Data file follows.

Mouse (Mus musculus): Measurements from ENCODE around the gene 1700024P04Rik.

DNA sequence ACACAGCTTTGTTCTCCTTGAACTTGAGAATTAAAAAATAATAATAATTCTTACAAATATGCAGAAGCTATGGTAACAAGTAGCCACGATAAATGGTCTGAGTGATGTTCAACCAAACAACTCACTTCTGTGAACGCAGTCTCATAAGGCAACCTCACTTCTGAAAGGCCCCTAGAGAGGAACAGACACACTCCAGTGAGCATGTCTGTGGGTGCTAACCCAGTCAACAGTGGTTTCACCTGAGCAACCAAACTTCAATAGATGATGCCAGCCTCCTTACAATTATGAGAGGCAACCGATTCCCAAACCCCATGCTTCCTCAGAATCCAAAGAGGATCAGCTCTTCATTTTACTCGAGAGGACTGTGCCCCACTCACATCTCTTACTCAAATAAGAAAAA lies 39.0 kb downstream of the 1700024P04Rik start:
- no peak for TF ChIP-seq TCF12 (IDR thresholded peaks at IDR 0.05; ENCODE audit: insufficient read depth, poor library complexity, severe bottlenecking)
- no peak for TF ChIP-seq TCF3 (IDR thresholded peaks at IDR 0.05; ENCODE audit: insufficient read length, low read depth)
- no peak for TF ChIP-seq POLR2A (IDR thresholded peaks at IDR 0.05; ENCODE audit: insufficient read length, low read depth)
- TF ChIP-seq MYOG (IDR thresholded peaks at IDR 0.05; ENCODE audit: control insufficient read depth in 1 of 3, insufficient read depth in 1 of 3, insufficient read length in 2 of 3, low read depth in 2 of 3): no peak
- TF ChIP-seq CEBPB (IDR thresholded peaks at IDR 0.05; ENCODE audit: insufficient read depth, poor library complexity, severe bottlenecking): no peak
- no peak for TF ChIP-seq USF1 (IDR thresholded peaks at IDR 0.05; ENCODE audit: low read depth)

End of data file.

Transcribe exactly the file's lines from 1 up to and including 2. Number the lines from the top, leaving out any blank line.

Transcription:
Mouse (Mus musculus): Measurements from ENCODE around the gene 1700024P04Rik.

DNA sequence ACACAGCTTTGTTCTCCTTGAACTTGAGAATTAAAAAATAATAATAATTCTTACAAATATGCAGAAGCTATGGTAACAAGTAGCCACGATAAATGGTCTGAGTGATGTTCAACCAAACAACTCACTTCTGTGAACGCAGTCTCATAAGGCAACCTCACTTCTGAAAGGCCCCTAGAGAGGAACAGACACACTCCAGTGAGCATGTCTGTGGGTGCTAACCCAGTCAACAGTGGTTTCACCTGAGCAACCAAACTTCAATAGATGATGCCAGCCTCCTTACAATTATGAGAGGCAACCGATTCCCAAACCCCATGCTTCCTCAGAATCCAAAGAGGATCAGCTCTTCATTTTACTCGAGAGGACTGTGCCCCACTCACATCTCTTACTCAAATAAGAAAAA lies 39.0 kb downstream of the 1700024P04Rik start: